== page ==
Children going back to school after fleeing conflict
That is why I am here, so that I can study.
Serengino Nicolette Divine, 13, vividly remembers the day that Seleka rebel group returned to her hometown. "When I went back to the house," she recalls, "Selekas were there killing people, massacring and looting. This is why my father said we can't stay in our neighbourhood...he told my mother that I couldn't go back to school. My mother said that a school was starting at the monastery. That is why I am here, so that I can study."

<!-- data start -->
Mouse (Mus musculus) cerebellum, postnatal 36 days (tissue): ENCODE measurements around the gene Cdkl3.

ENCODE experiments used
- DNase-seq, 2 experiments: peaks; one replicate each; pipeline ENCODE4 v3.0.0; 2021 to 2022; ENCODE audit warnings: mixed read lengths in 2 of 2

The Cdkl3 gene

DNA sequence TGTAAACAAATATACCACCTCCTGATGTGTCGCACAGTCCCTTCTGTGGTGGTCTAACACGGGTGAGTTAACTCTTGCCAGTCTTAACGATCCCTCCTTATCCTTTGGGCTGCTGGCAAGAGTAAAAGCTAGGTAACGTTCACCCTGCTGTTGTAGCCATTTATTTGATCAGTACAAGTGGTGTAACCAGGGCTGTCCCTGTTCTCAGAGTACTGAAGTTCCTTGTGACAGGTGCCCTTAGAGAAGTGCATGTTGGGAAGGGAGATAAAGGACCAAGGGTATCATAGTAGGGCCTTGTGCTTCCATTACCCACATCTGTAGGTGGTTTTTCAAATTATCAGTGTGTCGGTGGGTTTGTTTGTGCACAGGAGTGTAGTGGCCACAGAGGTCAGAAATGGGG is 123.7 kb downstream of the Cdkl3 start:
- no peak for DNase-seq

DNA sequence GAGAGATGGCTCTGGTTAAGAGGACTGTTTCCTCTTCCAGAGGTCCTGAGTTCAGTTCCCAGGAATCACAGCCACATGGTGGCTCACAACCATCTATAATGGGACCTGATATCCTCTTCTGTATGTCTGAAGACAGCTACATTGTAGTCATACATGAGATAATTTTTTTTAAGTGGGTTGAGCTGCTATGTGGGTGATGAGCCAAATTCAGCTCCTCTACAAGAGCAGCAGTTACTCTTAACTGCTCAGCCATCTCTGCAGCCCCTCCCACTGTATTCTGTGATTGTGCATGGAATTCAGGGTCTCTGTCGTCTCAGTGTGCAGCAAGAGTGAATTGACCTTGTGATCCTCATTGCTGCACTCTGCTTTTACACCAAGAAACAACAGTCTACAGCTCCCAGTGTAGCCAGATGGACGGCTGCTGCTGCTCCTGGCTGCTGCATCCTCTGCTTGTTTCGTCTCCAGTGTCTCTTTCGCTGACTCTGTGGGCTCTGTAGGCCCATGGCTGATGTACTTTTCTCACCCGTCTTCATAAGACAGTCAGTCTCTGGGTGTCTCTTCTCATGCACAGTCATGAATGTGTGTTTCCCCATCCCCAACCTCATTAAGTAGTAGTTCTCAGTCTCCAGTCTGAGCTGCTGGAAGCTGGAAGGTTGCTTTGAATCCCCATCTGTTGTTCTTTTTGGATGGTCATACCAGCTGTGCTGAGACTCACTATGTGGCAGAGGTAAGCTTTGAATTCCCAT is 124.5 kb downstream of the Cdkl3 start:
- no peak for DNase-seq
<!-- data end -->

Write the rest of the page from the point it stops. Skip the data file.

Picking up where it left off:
The school Nicolette now attends is a temporary learning space set up by UNICEF at the Boy Rabe Monastery in Bangui. Almost two thirds of all schools in the Central African Republic remain closed because of the ongoing conflict in the country, thereby preventing children from access to adequate education. However, UNICEF and partners have built 144 temporary learning spaces that are serving nearly 23,600 displaced children across the country.